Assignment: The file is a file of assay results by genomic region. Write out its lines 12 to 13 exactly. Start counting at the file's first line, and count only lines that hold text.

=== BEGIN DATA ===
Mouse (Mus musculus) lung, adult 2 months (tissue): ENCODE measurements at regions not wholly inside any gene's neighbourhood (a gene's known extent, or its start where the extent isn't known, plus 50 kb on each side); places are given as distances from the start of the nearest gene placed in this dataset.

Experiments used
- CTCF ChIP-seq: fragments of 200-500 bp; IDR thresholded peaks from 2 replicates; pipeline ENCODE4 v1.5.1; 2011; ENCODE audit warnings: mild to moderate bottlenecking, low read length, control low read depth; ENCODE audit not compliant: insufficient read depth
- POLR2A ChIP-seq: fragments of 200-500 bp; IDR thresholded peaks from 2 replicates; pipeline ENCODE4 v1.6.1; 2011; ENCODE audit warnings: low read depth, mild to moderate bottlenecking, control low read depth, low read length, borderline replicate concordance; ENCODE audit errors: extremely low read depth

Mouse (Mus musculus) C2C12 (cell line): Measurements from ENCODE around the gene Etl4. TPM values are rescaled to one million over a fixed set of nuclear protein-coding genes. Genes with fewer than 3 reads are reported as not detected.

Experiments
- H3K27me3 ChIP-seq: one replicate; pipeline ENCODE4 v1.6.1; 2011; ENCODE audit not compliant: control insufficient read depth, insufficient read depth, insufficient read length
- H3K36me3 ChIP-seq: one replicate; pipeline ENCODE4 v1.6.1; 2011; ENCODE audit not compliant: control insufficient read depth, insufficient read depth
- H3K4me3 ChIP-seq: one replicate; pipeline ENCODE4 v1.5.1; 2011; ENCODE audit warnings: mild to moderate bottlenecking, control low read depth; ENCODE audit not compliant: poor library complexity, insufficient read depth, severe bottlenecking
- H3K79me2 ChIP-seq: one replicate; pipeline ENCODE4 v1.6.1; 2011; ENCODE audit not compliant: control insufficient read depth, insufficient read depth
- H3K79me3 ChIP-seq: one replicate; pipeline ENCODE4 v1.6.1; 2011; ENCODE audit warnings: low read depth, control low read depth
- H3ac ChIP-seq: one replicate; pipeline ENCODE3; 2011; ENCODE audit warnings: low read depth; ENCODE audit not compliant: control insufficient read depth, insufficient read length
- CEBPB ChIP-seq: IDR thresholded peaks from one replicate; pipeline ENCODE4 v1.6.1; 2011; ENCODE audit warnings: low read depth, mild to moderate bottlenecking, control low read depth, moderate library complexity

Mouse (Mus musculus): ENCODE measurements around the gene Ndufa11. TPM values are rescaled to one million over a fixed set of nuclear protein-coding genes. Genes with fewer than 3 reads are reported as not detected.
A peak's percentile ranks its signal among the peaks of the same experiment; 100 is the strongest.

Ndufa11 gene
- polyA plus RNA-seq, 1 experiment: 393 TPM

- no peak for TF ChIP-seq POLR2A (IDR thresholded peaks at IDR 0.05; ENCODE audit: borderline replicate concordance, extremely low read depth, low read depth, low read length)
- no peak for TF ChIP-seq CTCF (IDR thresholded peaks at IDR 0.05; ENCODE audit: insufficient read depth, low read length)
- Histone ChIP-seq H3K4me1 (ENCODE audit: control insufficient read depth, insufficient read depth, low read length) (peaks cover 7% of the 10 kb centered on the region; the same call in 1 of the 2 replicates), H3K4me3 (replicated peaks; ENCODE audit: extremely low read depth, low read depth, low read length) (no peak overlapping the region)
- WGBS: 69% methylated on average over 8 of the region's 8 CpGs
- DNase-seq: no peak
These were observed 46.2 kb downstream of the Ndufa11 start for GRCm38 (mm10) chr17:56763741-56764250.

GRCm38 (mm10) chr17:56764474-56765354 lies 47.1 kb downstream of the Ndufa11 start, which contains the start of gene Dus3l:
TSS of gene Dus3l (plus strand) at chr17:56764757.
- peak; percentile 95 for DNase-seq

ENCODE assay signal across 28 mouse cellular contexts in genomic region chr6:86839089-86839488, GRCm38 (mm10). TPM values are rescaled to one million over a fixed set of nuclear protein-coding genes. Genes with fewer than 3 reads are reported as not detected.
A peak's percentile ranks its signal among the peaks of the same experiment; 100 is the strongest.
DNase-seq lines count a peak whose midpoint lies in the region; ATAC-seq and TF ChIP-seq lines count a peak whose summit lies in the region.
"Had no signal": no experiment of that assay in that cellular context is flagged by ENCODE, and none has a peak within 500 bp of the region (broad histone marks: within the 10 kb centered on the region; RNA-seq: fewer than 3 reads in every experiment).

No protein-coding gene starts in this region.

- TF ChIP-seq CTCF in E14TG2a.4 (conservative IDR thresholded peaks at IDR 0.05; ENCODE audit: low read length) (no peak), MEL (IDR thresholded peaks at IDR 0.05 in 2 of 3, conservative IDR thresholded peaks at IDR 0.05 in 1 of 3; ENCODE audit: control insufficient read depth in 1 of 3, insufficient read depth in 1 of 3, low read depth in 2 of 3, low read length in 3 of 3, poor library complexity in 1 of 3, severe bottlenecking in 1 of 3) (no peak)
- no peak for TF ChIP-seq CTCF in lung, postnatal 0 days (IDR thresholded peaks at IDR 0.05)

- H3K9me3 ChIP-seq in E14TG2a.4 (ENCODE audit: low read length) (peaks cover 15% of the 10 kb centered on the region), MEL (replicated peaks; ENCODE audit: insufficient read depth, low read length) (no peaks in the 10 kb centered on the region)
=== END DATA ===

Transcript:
- H3ac ChIP-seq: one replicate; pipeline ENCODE3; 2011; ENCODE audit warnings: low read depth; ENCODE audit not compliant: control insufficient read depth, insufficient read length
- CEBPB ChIP-seq: IDR thresholded peaks from one replicate; pipeline ENCODE4 v1.6.1; 2011; ENCODE audit warnings: low read depth, mild to moderate bottlenecking, control low read depth, moderate library complexity